Men and women differ in a number of distinguishable ways when the two genders are discussed and compared. Physically, men exhibit more pronounced facial structures with angular jawbones, and larger foreheads and noses.
An article on the Live Science website suggests that the size of men’s noses has evolved to more pronounced dimensions to oxygenate their muscles. Men are genetically equipped with larger muscle masses than women, so the larger nose has become a parallel of this internal attribute.
The article explains that the size of human noses we see today are smaller than those of our primitive relatives, the Neanderthals. While today’s humans are taller and leaner than the archaic humans from which we evolved, the Neanderthals were a shorter, yet more compact being with larger muscle mass, thus requiring larger noses.
Prior to modern forms of transportation, the Neanderthals spent a great deal of their time traveling on foot, hunting and collecting food, and exerting their bodies in ways we are not accustomed to today.
A study conducted out of the University of Iowa cited by the Huffington Post online relays the point in adolescent lives when the size of the nose differs. It is during pre-pubescence – typically 11 or 12 years old – that boys begin to develop more substantial muscle mass, while their gender counterparts, females, tend to instead form more subcutaneous fat.
The nose grown of young males follows this timeline, which is partly why the two features are thought to correspond. These changes prior to puberty prepare the young body for changes that occur both internally and externally until adulthood.
Because the size of the male nose is significant due to biological necessity, it makes sense that this translates to aesthetic ideals.
Over-alteration of a nose situated on a masculine face is not just unattractive because it appears too “done,” but it is in direct opposition to what we know to be genetically important.
It has often been said that a sign of attractiveness is good health, though a small nose that could not properly deliver oxygen to one’s muscles starkly contrasts with that notion.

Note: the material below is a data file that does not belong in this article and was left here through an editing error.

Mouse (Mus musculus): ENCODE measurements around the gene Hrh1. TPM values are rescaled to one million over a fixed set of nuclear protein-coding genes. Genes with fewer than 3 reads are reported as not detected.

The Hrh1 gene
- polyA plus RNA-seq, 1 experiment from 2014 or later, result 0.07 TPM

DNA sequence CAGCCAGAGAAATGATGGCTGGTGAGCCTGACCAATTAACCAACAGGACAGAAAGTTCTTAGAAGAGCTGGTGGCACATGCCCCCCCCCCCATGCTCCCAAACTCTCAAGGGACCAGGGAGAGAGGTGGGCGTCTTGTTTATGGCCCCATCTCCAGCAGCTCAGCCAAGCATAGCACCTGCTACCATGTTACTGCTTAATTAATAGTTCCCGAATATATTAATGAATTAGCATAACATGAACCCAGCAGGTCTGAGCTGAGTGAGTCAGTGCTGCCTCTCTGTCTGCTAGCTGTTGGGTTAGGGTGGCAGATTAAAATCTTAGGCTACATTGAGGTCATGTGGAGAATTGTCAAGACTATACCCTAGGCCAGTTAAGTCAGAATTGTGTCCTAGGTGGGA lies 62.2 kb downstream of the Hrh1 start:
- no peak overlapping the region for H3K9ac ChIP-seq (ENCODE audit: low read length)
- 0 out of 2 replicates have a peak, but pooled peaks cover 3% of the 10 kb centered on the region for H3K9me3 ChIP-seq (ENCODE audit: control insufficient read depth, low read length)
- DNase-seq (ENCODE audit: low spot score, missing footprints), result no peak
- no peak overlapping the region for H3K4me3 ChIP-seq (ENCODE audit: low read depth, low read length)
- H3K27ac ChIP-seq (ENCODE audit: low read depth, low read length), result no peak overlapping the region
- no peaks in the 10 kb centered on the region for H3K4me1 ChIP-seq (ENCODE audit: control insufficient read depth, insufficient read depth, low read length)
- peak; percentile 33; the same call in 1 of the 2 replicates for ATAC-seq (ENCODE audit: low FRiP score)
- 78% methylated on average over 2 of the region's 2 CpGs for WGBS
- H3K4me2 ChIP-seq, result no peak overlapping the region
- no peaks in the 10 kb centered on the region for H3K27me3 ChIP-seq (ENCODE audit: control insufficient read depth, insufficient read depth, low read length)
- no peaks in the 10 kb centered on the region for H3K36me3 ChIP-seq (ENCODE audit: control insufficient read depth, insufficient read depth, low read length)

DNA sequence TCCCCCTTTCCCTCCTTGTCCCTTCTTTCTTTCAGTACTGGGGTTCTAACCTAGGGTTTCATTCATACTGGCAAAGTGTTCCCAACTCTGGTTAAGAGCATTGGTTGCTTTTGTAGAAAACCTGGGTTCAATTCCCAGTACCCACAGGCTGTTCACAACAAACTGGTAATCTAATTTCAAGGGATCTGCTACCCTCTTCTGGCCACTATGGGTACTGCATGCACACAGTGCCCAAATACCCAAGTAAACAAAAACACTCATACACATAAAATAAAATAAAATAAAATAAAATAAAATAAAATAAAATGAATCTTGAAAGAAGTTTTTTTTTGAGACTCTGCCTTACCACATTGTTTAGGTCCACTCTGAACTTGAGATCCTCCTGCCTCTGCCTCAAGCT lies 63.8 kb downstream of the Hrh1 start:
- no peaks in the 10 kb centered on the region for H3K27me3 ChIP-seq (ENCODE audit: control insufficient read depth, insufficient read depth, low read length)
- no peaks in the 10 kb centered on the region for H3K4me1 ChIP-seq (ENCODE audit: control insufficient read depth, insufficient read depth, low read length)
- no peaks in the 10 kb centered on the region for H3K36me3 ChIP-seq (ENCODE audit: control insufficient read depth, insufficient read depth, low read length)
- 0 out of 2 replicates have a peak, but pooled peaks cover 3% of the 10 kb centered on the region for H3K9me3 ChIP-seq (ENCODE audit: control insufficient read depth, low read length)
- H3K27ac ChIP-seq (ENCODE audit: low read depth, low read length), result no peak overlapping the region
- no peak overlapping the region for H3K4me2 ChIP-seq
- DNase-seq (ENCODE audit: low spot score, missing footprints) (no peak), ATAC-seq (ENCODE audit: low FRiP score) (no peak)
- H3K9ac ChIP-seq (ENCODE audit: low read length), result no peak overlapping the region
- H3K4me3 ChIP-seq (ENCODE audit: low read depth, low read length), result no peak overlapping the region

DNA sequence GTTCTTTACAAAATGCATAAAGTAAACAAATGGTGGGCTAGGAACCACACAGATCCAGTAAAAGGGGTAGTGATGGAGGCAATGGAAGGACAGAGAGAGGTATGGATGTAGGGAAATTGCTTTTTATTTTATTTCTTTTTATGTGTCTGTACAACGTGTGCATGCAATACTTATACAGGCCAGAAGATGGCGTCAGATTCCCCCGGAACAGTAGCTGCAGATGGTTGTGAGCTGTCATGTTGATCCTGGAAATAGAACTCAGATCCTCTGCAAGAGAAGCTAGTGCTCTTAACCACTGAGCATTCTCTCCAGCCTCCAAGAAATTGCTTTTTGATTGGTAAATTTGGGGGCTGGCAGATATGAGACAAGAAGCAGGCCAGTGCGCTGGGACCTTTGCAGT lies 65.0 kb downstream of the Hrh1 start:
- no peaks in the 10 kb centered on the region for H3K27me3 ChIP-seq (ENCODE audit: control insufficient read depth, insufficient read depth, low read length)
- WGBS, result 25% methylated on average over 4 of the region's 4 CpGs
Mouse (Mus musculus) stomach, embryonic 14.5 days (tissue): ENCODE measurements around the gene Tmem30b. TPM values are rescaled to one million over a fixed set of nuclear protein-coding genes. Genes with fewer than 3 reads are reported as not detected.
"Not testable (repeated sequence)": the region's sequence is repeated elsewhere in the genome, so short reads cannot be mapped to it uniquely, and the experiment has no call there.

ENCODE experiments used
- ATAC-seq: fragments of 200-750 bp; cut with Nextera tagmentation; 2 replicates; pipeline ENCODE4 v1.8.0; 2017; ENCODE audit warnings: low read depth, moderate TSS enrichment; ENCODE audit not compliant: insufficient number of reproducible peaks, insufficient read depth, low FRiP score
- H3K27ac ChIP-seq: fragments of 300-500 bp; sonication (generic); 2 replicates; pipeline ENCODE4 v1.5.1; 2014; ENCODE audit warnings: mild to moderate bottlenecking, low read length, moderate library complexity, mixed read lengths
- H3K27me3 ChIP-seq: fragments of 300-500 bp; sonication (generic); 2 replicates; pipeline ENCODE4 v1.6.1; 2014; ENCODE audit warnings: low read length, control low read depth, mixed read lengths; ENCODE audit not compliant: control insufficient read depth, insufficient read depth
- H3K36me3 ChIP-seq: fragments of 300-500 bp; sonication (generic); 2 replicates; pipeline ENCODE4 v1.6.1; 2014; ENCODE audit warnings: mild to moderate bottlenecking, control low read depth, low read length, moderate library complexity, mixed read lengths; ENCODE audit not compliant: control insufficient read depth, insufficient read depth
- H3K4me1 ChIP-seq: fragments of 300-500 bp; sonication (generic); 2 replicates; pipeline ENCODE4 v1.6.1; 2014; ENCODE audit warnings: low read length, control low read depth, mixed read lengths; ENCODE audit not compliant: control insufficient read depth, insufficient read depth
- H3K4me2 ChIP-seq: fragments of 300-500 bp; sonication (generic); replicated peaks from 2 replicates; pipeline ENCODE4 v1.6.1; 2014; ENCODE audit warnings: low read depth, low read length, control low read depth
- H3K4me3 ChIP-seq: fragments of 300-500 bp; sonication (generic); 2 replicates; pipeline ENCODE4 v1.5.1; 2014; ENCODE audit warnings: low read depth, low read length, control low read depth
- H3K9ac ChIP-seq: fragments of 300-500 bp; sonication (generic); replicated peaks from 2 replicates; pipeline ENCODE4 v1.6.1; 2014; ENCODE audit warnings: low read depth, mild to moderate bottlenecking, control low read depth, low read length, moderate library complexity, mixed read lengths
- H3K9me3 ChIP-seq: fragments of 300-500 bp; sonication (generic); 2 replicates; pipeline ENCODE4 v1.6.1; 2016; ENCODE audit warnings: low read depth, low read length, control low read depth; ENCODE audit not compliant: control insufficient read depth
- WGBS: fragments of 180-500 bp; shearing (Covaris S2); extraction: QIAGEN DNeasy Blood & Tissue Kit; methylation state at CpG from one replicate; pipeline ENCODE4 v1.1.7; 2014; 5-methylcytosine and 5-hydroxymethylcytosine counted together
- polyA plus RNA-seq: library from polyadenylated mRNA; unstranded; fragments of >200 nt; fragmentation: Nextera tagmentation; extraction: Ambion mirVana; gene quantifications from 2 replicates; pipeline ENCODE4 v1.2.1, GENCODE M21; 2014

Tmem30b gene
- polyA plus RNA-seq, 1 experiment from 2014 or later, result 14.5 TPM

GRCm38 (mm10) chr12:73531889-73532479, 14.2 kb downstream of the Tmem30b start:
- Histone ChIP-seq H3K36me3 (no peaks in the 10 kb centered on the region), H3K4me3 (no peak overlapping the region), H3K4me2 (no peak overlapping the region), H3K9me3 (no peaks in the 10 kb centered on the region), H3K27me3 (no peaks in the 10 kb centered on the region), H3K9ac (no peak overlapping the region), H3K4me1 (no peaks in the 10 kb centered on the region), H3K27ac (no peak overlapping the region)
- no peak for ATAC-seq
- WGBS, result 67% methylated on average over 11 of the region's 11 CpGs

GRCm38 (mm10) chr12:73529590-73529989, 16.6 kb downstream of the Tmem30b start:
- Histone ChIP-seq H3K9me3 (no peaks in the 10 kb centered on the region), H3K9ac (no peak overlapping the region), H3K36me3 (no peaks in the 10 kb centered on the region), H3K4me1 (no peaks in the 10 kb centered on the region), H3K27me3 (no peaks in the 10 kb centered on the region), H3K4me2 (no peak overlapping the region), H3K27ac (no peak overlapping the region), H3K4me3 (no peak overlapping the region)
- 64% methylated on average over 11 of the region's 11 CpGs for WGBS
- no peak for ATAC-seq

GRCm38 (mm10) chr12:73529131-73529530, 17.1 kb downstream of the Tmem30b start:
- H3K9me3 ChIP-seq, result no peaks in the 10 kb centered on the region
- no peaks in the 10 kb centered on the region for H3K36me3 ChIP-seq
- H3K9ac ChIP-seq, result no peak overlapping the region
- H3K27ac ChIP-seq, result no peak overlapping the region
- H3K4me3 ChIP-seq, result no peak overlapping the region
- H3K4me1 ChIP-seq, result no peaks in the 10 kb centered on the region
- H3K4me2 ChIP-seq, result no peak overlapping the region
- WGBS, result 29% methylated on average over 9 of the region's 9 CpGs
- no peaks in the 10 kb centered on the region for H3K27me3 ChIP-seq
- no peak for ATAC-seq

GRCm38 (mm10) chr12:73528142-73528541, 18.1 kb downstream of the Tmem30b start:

Dr. Naderi of The Naderi Center believes in preserving the traditional aspects of the male nose. While most patients request significant alterations, the location and size of the nose (which is comparatively small when examining it in comparison to other features of the face and body) lends itself to changes by the millimeter.
When possible, the doctor preserves the maximal amount of natural tissues of the nose. Some men make the choice to leave small imperfections of the nose untouched which promote a natural outcome, making the man appear he was born with a great-looking nose.
When men undergo other cosmetic procedures, the doctor is equally prudent about helping them to maintain the characteristics common to their gender. Dr. Naderi may perform cosmetic injections with less dermal filler, insert medium to large-sized chin implants during chin augmentation surgery, and perform a blepharoplasty sparingly. Hormonal differences in men and women account for many of these common feature differences.
Washington, D.C. area facial plastic surgeon, Shervin Naderi, MD, FACS caters to patients through two office locations: 297 Herndon Parkway Suite 101 Herndon, VA, 20170 – (703) 481-0002; and 5454 Wisconsin Ave, Suite 1655 Chevy Chase, MD, 20815 – (301) 222-2020. You can also contact the doctor’s specialty rhinoplasty practice website through his Contact Form.